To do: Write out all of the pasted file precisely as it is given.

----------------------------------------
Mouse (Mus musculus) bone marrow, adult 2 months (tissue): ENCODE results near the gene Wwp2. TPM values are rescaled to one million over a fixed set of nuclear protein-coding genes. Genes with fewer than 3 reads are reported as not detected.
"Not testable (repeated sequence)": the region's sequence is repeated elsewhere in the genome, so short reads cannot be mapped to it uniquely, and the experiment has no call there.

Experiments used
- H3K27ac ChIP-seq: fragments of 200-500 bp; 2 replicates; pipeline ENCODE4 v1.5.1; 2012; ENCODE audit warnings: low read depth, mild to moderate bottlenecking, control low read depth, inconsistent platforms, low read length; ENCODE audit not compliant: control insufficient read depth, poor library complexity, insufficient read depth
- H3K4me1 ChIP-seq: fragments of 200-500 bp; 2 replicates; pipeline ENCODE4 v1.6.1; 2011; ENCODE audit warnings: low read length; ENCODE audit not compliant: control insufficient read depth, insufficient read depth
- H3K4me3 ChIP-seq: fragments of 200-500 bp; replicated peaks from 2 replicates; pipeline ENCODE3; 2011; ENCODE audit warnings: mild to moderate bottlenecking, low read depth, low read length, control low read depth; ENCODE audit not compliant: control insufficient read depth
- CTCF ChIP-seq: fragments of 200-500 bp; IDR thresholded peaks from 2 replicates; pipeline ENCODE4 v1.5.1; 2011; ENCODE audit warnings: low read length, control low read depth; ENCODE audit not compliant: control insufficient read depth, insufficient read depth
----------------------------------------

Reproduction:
Mouse (Mus musculus) bone marrow, adult 2 months (tissue): ENCODE results near the gene Wwp2. TPM values are rescaled to one million over a fixed set of nuclear protein-coding genes. Genes with fewer than 3 reads are reported as not detected.
"Not testable (repeated sequence)": the region's sequence is repeated elsewhere in the genome, so short reads cannot be mapped to it uniquely, and the experiment has no call there.

Experiments used
- H3K27ac ChIP-seq: fragments of 200-500 bp; 2 replicates; pipeline ENCODE4 v1.5.1; 2012; ENCODE audit warnings: low read depth, mild to moderate bottlenecking, control low read depth, inconsistent platforms, low read length; ENCODE audit not compliant: control insufficient read depth, poor library complexity, insufficient read depth
- H3K4me1 ChIP-seq: fragments of 200-500 bp; 2 replicates; pipeline ENCODE4 v1.6.1; 2011; ENCODE audit warnings: low read length; ENCODE audit not compliant: control insufficient read depth, insufficient read depth
- H3K4me3 ChIP-seq: fragments of 200-500 bp; replicated peaks from 2 replicates; pipeline ENCODE3; 2011; ENCODE audit warnings: mild to moderate bottlenecking, low read depth, low read length, control low read depth; ENCODE audit not compliant: control insufficient read depth
- CTCF ChIP-seq: fragments of 200-500 bp; IDR thresholded peaks from 2 replicates; pipeline ENCODE4 v1.5.1; 2011; ENCODE audit warnings: low read length, control low read depth; ENCODE audit not compliant: control insufficient read depth, insufficient read depth